Poynter Van’s RV-9A—a Whole Village Project


On July 25th, 2012 a kit was purchased from Vans Aircraft for a RV-9A while at Oshkosh. This airplane was to become a 10 year 4 month “slow build” project involving the whole family. My primary rivet buddy was my 91-year-old father Harold, who steadfastly assisted in construction. He too was a pilot from the 1940s and taught “radio communications” in the Army Air Guard during World War II. Other assembly helpers included my wife, children, grand children, brothers, extended family and multiple friends who assisted in various stages of the construction. Truly a village project!

Parts Inventory with Deena & Harold

The airframe was constructed in our basement, slow build, with final assembly at the KEVU airport. It features a “tip up” canopy. Painting was accomplished with the help of my father-in-law at the age of 83.

Engine hanging by sons & grandpa

The engine is a TITAN IOX-340 fuel injected model with dual EFII electronic ignition. The engine build was a “builder assist/observe” at the Continental San Antonio facility with Master builder “Lobby” as the assembly technician, and was accomplished in two and a half days including a 3-hour dyno test. Because the engine is totally dependent on electronic ignition, the engine has dual alternators and dual batteries for redundancy. The airplane has a fixed pitch 3 blade Catto composite prop.

Stabilizers assembled

The panel instrumentation features a Garmin G3X touch screen with a Garmin 307 autopilot and remote radio / transponder with ADS-B in and out capability and free weather aloft ability. A Garmin GS260 AOA display is mounted above the instrument panel. The Garmin transponder also has bluetooth connectivity to an iPad for additional map panel display. Electronics and wiring harness fabrication was provided by SteinAir. Independent of the G3X Touch–the panel also features a Garmin 696 unit for backup GPS navigation and redundant flight instrumentation.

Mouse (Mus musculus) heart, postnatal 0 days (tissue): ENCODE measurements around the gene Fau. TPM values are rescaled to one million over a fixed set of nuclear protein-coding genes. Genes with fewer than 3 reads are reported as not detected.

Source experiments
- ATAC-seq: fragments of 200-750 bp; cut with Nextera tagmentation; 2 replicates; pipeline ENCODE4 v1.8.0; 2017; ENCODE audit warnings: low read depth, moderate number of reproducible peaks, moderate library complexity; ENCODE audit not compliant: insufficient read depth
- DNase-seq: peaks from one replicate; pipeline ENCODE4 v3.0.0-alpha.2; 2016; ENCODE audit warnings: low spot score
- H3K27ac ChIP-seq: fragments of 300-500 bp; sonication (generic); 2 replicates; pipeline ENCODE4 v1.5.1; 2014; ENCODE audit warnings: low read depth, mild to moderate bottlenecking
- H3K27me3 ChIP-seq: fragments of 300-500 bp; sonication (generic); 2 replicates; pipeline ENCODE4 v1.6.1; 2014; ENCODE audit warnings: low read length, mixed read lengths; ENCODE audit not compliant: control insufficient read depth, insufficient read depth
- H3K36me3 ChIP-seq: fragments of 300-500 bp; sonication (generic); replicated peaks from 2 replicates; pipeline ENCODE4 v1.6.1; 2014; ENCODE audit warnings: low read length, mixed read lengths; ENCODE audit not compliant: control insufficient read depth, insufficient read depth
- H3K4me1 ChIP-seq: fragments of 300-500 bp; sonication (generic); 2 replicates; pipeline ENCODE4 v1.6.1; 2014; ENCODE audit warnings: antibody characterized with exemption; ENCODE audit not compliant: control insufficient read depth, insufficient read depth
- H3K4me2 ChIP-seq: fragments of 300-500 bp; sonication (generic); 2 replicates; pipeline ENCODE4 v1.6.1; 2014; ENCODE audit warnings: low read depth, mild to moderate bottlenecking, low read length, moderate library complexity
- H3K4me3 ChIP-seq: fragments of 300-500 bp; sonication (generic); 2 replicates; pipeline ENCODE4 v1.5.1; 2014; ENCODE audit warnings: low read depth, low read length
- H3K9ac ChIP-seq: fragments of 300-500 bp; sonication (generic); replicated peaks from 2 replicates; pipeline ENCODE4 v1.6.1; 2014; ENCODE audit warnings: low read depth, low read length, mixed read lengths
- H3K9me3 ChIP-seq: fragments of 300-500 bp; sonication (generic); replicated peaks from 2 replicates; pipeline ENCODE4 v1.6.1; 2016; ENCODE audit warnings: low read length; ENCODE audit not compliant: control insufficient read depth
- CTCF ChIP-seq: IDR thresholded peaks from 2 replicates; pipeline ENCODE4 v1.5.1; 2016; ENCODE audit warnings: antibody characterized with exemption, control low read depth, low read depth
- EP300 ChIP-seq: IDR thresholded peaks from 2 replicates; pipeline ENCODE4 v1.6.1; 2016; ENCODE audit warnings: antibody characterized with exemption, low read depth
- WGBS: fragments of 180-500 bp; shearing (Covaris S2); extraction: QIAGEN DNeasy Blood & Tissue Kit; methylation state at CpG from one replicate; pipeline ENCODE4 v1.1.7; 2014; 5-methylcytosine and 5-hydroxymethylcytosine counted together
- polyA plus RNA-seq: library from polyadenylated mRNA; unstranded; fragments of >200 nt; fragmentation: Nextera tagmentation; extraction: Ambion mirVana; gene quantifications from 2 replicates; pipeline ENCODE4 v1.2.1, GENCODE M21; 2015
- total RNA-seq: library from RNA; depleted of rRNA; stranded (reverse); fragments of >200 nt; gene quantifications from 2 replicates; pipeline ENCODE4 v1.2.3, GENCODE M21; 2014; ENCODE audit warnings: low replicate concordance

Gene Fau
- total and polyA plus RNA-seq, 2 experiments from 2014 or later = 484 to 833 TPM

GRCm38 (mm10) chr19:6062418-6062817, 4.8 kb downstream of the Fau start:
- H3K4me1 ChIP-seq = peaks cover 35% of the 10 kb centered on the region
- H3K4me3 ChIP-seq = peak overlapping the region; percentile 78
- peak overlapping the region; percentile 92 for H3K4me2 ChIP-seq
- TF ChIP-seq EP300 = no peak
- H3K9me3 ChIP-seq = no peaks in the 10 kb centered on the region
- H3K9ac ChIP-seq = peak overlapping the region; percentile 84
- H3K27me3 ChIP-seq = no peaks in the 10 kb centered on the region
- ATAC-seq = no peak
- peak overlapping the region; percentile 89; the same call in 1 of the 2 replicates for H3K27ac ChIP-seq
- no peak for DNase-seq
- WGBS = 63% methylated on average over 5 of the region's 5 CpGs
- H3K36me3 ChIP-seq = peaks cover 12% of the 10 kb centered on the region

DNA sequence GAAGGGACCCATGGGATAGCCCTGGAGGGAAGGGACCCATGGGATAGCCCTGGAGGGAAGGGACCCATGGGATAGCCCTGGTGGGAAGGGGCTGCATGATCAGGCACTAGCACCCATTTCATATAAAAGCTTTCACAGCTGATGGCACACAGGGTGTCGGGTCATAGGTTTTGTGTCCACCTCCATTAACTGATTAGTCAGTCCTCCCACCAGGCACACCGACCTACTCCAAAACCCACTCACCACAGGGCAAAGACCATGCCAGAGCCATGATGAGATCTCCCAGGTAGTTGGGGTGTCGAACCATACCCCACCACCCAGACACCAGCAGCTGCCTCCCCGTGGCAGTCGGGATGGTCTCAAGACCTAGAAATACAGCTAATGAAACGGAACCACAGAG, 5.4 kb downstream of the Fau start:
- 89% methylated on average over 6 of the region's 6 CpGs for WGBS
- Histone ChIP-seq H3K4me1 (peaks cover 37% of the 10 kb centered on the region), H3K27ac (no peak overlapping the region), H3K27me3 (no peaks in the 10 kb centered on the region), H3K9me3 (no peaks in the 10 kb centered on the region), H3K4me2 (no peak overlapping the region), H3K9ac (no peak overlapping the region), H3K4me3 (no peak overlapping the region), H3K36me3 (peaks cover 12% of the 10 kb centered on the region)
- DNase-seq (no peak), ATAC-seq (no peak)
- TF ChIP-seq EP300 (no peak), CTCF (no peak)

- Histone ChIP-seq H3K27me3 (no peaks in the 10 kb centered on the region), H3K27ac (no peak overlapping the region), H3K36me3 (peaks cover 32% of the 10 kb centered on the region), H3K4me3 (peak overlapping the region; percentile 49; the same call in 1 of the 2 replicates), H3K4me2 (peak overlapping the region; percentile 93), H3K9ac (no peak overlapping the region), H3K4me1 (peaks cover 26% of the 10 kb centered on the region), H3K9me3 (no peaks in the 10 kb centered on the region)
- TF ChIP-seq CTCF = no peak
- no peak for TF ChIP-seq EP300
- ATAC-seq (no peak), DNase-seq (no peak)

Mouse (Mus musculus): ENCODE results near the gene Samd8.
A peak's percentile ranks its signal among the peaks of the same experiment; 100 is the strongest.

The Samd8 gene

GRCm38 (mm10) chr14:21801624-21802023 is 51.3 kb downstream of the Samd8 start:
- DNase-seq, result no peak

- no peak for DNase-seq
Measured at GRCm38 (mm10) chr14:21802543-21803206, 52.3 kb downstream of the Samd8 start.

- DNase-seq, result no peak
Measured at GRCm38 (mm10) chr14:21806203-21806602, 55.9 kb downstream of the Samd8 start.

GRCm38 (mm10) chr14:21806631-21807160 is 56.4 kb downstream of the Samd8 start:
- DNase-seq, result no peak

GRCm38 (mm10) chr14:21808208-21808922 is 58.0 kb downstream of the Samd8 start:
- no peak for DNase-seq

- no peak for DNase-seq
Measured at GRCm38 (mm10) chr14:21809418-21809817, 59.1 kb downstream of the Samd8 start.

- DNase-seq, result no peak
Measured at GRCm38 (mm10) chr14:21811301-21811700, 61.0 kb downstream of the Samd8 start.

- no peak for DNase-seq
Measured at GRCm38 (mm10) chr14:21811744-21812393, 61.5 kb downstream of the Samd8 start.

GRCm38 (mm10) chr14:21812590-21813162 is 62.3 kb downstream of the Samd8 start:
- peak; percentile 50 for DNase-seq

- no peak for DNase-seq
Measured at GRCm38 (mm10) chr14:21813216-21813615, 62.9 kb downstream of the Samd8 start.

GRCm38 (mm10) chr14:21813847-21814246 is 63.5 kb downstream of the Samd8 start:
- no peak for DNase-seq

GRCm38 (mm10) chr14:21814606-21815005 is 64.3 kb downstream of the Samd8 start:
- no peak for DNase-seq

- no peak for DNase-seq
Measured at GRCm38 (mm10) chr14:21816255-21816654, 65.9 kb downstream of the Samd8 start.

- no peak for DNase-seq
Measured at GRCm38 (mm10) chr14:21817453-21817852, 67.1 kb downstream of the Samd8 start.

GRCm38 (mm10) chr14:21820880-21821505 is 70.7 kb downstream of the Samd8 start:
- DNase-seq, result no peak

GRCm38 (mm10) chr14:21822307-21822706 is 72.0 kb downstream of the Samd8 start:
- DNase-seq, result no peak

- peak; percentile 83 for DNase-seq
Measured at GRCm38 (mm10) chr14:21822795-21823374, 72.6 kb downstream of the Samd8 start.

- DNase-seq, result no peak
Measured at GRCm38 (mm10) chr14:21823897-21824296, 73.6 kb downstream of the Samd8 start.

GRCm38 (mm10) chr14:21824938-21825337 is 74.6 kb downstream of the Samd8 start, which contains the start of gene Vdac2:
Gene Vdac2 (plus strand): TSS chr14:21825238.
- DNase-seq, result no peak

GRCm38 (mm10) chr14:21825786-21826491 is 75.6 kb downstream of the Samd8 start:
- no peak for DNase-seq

Instrument panel wiring with Harold & Phil

A Sporty’s SP-400 handheld radio provides backup radio communication and VOR capability. Custom leather upholstery with memory foam was provided by Abby at Flightline Interiors.

Condition inspection by EAA Gene Poynter

Prior to the build process, I took an EAA sheet metal course at Oshkosh that was very helpful in fabrication fundamentals and prior to wiring the airplane I took an EAA electronic course in Boulder Colorado with instructor Kas Oberman who created the “Captain Sully on the Hudson” accident reenactment clip seen on national TV. Special thanks to my flight instructors Joe and Jo, and Kevin Rankin for flight instruction and assembly guidance. Additional special thanks to EAA technical instructor John Rice, AP mechanic Richard White, cross training instructor Bill Gill, Jay Pratt technical advisor, EAA Technical Advisor Gene Poynter, and fellow builder Ed Ensminger. Troubleshooting technical service for both the fuel injection and electronics involved the special services of Reno Air Racer Tom McNerney who is nothing short of incredible. Tom is my watchful guardian angel.

Painting by father-in-law Charlie Roush

Foremost credit goes to my wife Deena for her patience and encouragement during this build process, my father Harold for eight years perseverance on this project before his death at age 99, and my father-in-law Charlie Roush for his painting talent at age 83. Charlie was an auto body man by training and this was to be his last big project before developing multiple myeloma.

FAA Certification with Roger Howell

The RV-9A with tail number N17PH flew for the first flight on January 1st, 2023 and has a total of 66 hours to date. Phil is EAA member 1086117 and Young Eagle’s Chairman of Chapter 1540. Phil also teaches Aviation merit badge through the Scouting program.

—Phil Poynter, Maryville, Missouri

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